“I could,” he said. “But I told the Academy I would cooperate with its every order. They’re looking for any excuse to take me in after I deliver my quarry. I think they think they can grill me for information on Fray. I’m not going to give them anything they can use.”
“They’ll cheat you anyway,” I said.
“They’ll try. I know how these games are played, Sylvester.”
I nodded slowly, then turned to the next prisoner and unlocked the cell.
“My group isn’t the only one after you two,” Catcher said. “They’ll be on you the moment you’re outside. There are others who were watching and waiting to see if we failed and if they could swoop in. Scavengers. They’ll brave the quarantine because they think they’re immune, like you or me should be, or because they’re reckless.”
“Yeah,” I said.
“Yeah,” he said. He took a step back away from the door, then sat down on the bed.
That was that, then. He’d warned me. The rest was up to me.
As I walked away, I heard him mutter, “I can’t believe you slipped those cuffs.”
Warily, the prisoners were gathering in the hallway. A pair of them were advancing on the cell that held the soldier.
“Touch him, and we’re going to have a problem,” I said, in my best ‘authority’ voice, hoping to impart something similar to my voice that Catcher had managed with his.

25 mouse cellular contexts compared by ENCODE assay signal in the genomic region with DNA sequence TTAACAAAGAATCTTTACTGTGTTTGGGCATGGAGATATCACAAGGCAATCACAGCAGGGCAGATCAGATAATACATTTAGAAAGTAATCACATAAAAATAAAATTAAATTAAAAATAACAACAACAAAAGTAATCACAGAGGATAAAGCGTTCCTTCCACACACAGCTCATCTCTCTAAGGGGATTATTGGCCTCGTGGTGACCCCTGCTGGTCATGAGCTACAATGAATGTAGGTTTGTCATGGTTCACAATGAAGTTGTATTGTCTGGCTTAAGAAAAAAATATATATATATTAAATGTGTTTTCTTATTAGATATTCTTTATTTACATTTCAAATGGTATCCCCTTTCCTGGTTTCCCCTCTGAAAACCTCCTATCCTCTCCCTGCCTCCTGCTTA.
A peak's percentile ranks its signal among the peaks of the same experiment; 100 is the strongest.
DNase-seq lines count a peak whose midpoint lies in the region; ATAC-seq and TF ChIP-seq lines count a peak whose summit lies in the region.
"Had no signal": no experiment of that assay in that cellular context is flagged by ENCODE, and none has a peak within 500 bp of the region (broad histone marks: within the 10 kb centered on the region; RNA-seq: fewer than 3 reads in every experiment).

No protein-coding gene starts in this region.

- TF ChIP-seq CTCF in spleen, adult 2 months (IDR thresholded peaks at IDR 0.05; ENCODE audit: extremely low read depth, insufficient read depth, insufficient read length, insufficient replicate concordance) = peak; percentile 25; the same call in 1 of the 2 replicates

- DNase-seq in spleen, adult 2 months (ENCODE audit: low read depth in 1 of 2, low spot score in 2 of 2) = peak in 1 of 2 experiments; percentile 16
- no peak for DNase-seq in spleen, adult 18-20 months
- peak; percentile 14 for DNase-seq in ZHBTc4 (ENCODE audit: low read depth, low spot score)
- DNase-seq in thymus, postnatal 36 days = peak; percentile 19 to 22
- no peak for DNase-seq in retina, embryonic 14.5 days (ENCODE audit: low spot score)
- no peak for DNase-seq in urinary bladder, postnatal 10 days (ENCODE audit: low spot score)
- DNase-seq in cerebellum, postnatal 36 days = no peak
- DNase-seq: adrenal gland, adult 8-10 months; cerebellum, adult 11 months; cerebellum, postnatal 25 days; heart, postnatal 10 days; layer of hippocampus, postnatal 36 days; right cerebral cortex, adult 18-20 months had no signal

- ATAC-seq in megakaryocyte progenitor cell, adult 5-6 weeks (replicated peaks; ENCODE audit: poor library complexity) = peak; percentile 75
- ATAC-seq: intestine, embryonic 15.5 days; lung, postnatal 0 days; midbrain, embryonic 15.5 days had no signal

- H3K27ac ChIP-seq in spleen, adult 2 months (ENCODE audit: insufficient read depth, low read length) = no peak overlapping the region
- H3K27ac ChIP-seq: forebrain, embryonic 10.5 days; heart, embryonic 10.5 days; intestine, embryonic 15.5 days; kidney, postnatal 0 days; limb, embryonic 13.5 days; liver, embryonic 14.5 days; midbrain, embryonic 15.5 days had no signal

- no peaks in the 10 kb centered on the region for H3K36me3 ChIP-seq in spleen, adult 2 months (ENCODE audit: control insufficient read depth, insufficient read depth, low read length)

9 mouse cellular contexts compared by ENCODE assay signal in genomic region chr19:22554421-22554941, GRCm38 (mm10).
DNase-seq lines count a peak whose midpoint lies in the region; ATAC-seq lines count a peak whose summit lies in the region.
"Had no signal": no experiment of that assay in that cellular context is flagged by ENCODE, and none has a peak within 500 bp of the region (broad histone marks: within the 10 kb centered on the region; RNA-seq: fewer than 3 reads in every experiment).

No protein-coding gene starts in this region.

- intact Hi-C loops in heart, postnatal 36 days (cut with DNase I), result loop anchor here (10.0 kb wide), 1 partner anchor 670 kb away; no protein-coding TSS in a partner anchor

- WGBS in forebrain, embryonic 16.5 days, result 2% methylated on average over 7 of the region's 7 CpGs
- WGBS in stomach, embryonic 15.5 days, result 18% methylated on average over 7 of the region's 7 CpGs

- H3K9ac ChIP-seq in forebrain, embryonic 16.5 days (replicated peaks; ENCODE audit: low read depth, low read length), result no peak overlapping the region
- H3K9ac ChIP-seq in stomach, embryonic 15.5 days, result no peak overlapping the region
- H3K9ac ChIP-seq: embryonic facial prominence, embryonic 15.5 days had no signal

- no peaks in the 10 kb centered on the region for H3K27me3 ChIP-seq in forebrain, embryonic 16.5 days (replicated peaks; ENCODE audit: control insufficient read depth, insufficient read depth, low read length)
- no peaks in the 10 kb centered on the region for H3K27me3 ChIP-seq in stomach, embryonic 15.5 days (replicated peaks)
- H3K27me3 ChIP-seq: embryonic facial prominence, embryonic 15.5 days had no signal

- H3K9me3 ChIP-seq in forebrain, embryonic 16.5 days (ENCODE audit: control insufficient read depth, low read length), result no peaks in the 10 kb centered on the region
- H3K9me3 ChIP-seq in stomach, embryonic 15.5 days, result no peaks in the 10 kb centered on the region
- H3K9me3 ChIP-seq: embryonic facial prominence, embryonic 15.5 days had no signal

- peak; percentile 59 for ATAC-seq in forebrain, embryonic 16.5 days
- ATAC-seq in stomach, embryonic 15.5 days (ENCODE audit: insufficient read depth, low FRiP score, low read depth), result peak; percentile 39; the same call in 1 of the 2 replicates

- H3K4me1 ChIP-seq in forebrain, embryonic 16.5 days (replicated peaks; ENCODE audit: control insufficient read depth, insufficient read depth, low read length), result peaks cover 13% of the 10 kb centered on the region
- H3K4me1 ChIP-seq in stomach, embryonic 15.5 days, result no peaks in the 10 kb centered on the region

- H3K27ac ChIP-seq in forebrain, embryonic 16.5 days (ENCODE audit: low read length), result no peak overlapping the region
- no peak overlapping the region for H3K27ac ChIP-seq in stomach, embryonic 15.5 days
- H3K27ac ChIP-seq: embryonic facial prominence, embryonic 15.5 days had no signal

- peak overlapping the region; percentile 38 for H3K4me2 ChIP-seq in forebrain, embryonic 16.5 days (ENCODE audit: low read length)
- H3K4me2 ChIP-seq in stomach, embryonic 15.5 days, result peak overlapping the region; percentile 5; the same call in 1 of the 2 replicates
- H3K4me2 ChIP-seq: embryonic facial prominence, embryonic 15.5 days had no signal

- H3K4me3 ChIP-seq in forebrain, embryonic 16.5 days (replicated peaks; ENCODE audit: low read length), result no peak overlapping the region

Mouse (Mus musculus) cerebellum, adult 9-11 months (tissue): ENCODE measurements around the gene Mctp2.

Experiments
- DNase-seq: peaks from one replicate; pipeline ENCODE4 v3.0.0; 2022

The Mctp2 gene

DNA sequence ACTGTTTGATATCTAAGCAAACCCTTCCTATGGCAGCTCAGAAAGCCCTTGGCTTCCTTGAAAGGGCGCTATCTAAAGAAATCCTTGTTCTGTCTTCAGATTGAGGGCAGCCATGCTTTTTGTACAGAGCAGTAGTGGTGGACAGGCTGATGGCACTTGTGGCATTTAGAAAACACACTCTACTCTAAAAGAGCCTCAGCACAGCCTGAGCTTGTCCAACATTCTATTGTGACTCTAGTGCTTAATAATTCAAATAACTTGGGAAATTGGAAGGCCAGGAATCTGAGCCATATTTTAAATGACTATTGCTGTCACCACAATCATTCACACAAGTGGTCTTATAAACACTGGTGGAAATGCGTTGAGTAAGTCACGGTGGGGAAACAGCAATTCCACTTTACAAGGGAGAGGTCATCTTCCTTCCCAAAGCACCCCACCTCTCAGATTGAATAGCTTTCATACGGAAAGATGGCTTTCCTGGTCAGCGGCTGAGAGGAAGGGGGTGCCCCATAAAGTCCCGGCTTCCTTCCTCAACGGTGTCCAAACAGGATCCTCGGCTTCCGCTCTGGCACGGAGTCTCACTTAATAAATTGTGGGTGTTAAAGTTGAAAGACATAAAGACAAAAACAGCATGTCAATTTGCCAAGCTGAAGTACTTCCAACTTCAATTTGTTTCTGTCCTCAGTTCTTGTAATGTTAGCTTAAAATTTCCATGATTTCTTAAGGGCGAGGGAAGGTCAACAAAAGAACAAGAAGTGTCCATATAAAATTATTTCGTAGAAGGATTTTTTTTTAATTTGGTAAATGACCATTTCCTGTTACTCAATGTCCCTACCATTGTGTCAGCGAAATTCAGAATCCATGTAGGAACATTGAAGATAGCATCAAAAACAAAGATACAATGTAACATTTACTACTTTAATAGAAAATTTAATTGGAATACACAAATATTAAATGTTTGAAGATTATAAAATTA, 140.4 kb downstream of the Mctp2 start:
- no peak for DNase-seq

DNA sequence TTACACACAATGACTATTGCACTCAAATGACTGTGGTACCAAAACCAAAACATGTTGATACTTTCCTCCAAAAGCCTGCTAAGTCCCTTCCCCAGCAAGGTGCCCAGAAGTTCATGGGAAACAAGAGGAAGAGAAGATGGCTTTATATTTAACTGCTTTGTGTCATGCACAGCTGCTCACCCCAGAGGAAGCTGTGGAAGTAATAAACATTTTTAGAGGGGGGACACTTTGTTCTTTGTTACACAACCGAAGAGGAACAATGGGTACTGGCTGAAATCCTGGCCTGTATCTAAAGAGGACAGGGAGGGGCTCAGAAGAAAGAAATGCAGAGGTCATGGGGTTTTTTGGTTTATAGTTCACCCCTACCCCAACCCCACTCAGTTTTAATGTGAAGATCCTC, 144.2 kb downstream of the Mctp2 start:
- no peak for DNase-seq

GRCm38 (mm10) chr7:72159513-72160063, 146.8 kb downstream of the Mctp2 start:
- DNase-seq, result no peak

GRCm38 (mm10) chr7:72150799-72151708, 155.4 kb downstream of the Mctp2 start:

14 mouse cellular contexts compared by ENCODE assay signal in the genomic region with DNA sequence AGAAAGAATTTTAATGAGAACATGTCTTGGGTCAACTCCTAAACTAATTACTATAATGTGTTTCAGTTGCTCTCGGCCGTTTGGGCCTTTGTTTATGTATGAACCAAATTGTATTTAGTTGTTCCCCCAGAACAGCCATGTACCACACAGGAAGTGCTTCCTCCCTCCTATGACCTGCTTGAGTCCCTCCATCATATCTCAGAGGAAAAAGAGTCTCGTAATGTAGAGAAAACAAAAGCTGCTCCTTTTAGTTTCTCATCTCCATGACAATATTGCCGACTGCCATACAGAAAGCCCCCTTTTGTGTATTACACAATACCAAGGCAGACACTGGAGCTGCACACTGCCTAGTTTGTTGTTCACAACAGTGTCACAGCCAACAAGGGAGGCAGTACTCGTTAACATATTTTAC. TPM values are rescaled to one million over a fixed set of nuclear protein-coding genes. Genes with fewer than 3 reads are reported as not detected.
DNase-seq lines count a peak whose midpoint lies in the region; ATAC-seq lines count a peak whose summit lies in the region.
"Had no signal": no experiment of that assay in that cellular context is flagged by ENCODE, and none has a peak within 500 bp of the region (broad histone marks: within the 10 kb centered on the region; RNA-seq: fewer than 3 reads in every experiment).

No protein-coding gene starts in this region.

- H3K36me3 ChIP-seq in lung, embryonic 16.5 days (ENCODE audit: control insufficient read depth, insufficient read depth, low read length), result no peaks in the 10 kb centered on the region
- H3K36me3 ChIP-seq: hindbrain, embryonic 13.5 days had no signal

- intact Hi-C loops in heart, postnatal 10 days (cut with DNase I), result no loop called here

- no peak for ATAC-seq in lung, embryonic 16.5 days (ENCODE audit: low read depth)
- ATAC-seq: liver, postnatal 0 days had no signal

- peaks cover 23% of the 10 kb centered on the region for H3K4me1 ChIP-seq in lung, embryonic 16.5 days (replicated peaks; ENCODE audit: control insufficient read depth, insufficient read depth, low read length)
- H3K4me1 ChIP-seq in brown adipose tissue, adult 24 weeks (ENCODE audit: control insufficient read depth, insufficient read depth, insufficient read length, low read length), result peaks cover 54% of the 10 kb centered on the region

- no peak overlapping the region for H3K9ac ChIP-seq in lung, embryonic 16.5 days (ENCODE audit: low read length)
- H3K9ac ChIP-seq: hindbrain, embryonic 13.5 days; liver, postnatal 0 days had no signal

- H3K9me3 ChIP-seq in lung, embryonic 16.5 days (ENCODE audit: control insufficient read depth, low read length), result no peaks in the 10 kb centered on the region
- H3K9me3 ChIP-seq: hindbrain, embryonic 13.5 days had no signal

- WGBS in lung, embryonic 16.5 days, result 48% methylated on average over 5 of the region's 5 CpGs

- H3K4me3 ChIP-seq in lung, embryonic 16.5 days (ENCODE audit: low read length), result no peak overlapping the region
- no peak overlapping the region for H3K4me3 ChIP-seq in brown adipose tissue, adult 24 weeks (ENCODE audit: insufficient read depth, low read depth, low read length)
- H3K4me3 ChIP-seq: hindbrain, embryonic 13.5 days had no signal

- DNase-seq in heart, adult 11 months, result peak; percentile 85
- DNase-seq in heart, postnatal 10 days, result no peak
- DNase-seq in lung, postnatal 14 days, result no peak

I was a little surprised when they listened. Mauer would have been proud.
“You listen to what we say,” I said, indicating Jamie again. “You stay close, and we get free. They won’t have too many armed men handling the quarantine, so listen to me and be smart about this.”
Nobody talked back. A few people shifted position, clearly uncomfortable. The ones I’d have to watch.
It reminded me of my motley group in Lugh, though these guys were mostly thugs. I found myself wishing I had a regular supply of people to draw from, instead of having to constantly work with improvised groups and read the people I was commanding to look for the tells. It would be so convenient.
I looked at Jamie.
“Thinking about the building layout,” he said. “We’ll want to go around to the side. They’ll be setting up the main quarantine point out front, something on each of the ground-floor windows, doors barred, barricaded and sealed.”
I nodded. “Punch through?”
I addressed the group. “We move on the side door. Disable but don’t hurt or kill the guards. Once we’re through, we go our separate ways.”
There were a few nods.
Jamie and I worked in concert to push open the doors at the end of the hallway opposite Catcher. There was a sheet erected to seal the doors, much as one had been used to seal that particular cell.
“This is a bad one,” Jamie said.
“Yeah,” I agreed. “Fray?”
Jamie ended up leading the way, negotiating our path through the hallways and stairwells. We caught some brief glimpses of people, but with only a little wariness and care in how we picked our path, Jamie, the five enlisted criminals and I were all able to slip by without hearing any call of alarm.